Hugh Forrest serves as the Director of the SXSW Interactive Festival, the five-day gathering of digital creatives that occurs in Austin every March.
The Cultural Arts Division’s Creative Industries Development Manager, Jim Butler, interviewed Forrest for this blog.
Jim Butler: How long have you headed up SXSW Interactive?
Hugh Forrest: I have been working at SXSW since 1989. So, I was there in 1994 when we started what was a combined Film & Multimedia event. In 1995, we spilt Film and Multimedia into two different events. Then the name Multimedia transitioned to Interactive around 2000. We had some very lean years around that time, but managed to survive (largely because of the financial support of SXSW Music). The growth of SXSW Interactive over the last few years has been amazing to watch. I never imagined that the event could grow in quantity and quality as much as it has. I feel very fortunate to have played a small role in this growth for the SXSW Festival; in truth, the bulk of credit goes to this passionate, intelligent, and engaged community that has pulled us forward time and time again.
JB: What are a few of your most memorable SXSW Interactive highlights?
HF: Probably my top highlight was the on-stage marriage proposal that happened during Frank Warren's keynote at SXSW Interactive in 2008. Another keynote in 2008 was Mark Zuckerberg and that talk didn't go nearly as well as we hoped it would (with lots of frustrated attendees leaving the room at the half-hour mark). A day later, Frank Warren had the entire audience in tears when he talked about PostSecret, a site that allows people to unburden themselves of the emotions and feelings they have been hiding for so long. For the first question of the Q&A, a young man asked his girlfriend to marry him – and she said yes! How amazing that SXSW is that special for so many people that they want to use it as a platform for one of their life's biggest moments. It is also interesting to note that the couple from this Frank Warren keynote now live in Austin.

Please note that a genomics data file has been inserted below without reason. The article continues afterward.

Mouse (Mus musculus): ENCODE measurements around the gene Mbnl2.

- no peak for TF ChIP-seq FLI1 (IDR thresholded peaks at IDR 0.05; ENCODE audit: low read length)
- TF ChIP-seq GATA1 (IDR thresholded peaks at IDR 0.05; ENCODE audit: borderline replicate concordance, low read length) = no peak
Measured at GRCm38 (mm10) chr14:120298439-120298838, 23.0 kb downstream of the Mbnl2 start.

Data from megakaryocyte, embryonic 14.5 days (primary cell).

Otherwise, I always enjoy that energy in March when so many creative people from so many different places and so many different types of industries descend on Austin. This city is special 52 weeks of the year, but during SXSW that special-ness is magnified by a thousand times. As many years as I have worked on this event, that energy and excitement and enthusiasm never gets old.
JB: What do you hope will happen with SXSW Interactive over the next few years?
HF: I think that the event will change a lot over the next few years. On the one hand, we need to do more things at SXSW Interactive that will generate and appeal to a virtual audience that cannot travel to Austin for the event. On the other hand, we will see a lot more lodging options in Central Texas in the next few years, most notably the new JW Marriott on Congress Avenue which is scheduled to open in 2015. With new properties such as this one, we will probably be able to accommodate more people in the coming years. One way or another, as long as we continue to emphasize the values of creativity and innovation and inspiration (and as long as people can continue to make meaningful one-on-one connections at the event that help take their career to the next level), I think the future of SXSW Interactive remains bright.